Q & A: Answers

Snooker Cue

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Posted on 11th April 2010 by Keith Hall of Warrington.

Player A commits an in-off foul and Player B has the white in-hand in the D - Player B positions the white according to a shot he wanted to take which happened to be cueing over the brown which was on the baulk cushion. He accidentally fouls that brown with the cue whilst feathering, but not having taken the stroke. He calls his own foul and receives the appropriate penalty.

Question is, does the white have to stay where it is, having not had a stroke played, or can player A deem it still to be 'in hand' and move it to a more sensible position?!

My 2nd question is regarding the push stroke... rule 18 part a)... "A push stroke is made when the tip of the cue remains in contact with the cue-ball (a) after the cue-ball has commenced its forward motion."

What does this refer to exactly? Surely if you're playing any shot with any amount of follow through, deep screw, powerful top spin etc, the tip will be in contact with the cue-ball after it has started moving forwards? Is this referring to a 'double nudge'?

In your first example, player A would have to play the cue-ball from the position where player B placed it.

It was player A's earlier stroke which caused the cue-ball to enter a pocket, which resulted in the cue-ball being "in-hand" for player B. When player B fouled, though no shot was played, it would still be considered as a visit to the table, and during that visit the cue-ball obviously stayed on the table, so it could never be considered to be "in-hand".

A fairly similar example is given in The Billiards and Snooker Referees' Handbook which you should find interesting.

In that example, player A goes in-off and the referee hands the cue-ball to player B. Player B places the cue-ball on the table - outside the 'D' - while he removes a piece of fluff or dirt from the cloth.
But in doing so he accidently touches one of the baulk colours, so a foul of four is called. Player A returns to the table and must play the cue-ball from where player B left it - outside the 'D.'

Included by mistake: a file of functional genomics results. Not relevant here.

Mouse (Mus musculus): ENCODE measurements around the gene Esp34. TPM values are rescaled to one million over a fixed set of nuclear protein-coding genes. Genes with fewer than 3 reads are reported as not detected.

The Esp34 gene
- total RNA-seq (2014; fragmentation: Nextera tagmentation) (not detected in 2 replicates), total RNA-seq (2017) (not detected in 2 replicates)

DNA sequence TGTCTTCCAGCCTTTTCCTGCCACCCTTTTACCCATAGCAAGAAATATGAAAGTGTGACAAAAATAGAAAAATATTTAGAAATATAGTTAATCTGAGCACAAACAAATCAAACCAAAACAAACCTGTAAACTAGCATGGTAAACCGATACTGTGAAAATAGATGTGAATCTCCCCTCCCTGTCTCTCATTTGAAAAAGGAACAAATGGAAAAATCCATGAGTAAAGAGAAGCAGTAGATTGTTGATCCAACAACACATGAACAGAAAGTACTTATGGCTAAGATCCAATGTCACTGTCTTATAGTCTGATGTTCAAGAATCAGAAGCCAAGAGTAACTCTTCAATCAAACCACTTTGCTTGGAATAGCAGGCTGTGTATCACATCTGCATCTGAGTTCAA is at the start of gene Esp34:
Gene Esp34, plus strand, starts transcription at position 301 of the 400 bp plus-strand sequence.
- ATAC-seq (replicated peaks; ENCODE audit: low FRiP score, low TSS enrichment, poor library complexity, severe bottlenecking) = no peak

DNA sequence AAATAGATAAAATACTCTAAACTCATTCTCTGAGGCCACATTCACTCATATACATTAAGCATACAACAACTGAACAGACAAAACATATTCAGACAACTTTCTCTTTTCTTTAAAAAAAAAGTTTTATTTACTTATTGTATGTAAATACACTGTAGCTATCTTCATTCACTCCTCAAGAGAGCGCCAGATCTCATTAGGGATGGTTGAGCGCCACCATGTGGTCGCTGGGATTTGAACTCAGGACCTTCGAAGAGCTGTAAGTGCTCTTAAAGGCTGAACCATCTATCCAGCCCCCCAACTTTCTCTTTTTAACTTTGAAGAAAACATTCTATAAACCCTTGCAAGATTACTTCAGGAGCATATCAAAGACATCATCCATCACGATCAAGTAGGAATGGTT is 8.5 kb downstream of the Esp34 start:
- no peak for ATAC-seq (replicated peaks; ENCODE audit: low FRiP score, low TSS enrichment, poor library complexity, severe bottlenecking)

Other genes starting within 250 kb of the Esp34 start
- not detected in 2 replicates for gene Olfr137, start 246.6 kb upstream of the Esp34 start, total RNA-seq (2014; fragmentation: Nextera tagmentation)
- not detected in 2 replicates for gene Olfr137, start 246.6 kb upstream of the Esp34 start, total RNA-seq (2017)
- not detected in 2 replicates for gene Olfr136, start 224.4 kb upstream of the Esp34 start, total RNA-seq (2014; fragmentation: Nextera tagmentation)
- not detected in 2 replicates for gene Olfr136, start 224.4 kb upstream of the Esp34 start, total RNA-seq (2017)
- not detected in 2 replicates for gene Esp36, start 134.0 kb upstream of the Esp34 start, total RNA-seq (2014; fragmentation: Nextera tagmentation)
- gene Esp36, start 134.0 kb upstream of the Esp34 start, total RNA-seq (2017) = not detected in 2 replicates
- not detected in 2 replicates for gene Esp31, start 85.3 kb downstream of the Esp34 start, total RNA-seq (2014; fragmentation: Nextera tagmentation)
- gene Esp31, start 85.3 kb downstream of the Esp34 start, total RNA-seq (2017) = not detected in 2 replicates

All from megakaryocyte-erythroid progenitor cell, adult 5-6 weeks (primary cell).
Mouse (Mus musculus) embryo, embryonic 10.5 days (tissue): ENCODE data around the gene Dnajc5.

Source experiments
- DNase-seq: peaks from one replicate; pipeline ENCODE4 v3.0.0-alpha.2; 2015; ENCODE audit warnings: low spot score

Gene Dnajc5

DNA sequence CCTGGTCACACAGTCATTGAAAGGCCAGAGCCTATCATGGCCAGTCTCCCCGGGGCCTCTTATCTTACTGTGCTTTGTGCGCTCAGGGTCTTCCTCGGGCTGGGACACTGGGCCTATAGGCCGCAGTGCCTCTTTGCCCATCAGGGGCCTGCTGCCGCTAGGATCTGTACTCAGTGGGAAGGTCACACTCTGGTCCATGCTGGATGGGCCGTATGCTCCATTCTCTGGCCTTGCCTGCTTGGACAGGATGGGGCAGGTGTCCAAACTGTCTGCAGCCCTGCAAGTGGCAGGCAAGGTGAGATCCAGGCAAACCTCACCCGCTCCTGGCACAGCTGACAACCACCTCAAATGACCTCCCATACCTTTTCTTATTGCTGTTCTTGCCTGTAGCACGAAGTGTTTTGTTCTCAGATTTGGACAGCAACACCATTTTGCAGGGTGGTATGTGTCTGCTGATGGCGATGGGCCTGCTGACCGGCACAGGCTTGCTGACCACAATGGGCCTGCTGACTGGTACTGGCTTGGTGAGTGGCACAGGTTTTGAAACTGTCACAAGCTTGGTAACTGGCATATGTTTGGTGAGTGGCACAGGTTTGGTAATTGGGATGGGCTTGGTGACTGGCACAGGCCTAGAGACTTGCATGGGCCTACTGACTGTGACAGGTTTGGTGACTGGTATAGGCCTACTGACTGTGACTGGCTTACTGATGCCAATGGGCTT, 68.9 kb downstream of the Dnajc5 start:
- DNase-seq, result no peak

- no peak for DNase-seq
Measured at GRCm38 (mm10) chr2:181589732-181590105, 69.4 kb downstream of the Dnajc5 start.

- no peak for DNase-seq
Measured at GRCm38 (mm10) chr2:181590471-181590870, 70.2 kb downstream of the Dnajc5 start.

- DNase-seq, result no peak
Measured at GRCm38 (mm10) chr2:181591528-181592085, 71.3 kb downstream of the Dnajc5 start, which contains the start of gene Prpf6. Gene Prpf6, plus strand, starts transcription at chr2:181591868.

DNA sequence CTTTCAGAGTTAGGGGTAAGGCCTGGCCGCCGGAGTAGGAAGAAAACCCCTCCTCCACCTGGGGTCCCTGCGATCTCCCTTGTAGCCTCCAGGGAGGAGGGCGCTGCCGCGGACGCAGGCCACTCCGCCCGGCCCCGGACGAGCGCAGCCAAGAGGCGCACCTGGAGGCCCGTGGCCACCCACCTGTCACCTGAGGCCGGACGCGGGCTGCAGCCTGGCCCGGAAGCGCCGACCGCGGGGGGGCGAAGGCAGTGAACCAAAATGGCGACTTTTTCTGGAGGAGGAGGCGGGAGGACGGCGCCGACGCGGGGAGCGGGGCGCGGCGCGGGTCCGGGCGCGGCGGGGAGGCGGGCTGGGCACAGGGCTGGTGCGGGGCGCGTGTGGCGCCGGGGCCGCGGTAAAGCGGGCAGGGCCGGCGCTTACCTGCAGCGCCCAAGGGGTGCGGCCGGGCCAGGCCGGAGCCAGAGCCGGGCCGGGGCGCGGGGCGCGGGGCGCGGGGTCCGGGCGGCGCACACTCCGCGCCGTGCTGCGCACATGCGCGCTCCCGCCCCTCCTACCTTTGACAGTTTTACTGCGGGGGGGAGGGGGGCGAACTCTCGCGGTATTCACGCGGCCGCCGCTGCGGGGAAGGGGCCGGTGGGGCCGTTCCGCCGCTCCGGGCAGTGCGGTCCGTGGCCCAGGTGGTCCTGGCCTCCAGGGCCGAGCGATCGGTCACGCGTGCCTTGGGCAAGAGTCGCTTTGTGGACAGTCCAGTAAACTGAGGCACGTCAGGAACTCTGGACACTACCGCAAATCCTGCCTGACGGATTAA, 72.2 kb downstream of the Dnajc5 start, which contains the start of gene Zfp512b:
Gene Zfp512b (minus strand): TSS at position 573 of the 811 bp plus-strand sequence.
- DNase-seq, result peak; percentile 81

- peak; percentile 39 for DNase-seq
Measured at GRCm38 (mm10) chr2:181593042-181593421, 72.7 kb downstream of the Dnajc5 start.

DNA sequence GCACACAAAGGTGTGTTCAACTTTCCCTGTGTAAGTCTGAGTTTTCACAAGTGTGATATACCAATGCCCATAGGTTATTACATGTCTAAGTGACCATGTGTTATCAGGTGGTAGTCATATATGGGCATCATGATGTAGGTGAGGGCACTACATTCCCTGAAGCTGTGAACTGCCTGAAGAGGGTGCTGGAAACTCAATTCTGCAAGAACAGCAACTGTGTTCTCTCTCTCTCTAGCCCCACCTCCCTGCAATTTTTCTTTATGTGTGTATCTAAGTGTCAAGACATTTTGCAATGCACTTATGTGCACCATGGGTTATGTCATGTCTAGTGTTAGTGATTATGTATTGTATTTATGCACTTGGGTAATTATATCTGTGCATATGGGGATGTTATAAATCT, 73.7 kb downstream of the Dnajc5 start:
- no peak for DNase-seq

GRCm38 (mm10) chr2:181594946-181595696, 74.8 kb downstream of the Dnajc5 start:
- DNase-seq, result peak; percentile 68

However, had player B kept the cue-ball in his hand, whether it was touching the cloth or not, then the next player would still be considered to have the cue-ball "in-hand."

Your query about the push stroke:

You are quite correct in stating that the tip would stay in contact with the cue-ball when playing with any amount of top or bottom, but of course that sort of short but prolonged contact cannot be seen by the naked eye.

So the push stroke is usually thought of, or considered to be, a 'double nudge' as you describe it, but if you played a very slow shot, and literally pushed the cue-ball along with the cue, then that of course would rightly be considered a push, and a foul stroke.

Posted on 23rd February 2010 by Adam Liddell of Bournemouth.

Which is the most difficult game, snooker...   or chess?

I remember having this debate with a friend many years ago, he was a very good chess player who played just below county standard. We argued back and forth, both giving good reasons why "our" game was the most difficult, and we had almost reached a stalemate before I realised just why snooker was the most difficult.

I suggested a game of chess played by two county champions, each having their hands tied behind their backs, and each having a child allocated to move their chess pieces into positions that the chess players chose. Now that game of chess would progress in exactly the same way as if the chess players themselves had moved the pieces.

You see in chess there is no skill in actually moving the pieces, the only skill is in deciding where to move a particular piece. But a game of snooker played in the same way would be a disaster.


Posted on 16th February 2010 by Ian Phipps of Bristol.

I just potted the last red and the white went in-off. My opponent places the white in the D in several places and claims a free ball as the yellow is down the table near the blue which is on it's spot.
I claim it's an optical illusion to look in the whites path to the yellow because the white is close to your eye, then the blue is 3 feet away and looks smaller, the yellow is 1 foot away again and looks smaller still.
So I place a red either side of the blue which reveals clear paths for the white to hit the yellow. Who is right? How is a free ball decided when long distances are involved?

It's generally considered more accurate to place another ball next to the object-ball, not the intervening ball, as shown in the diagrams below.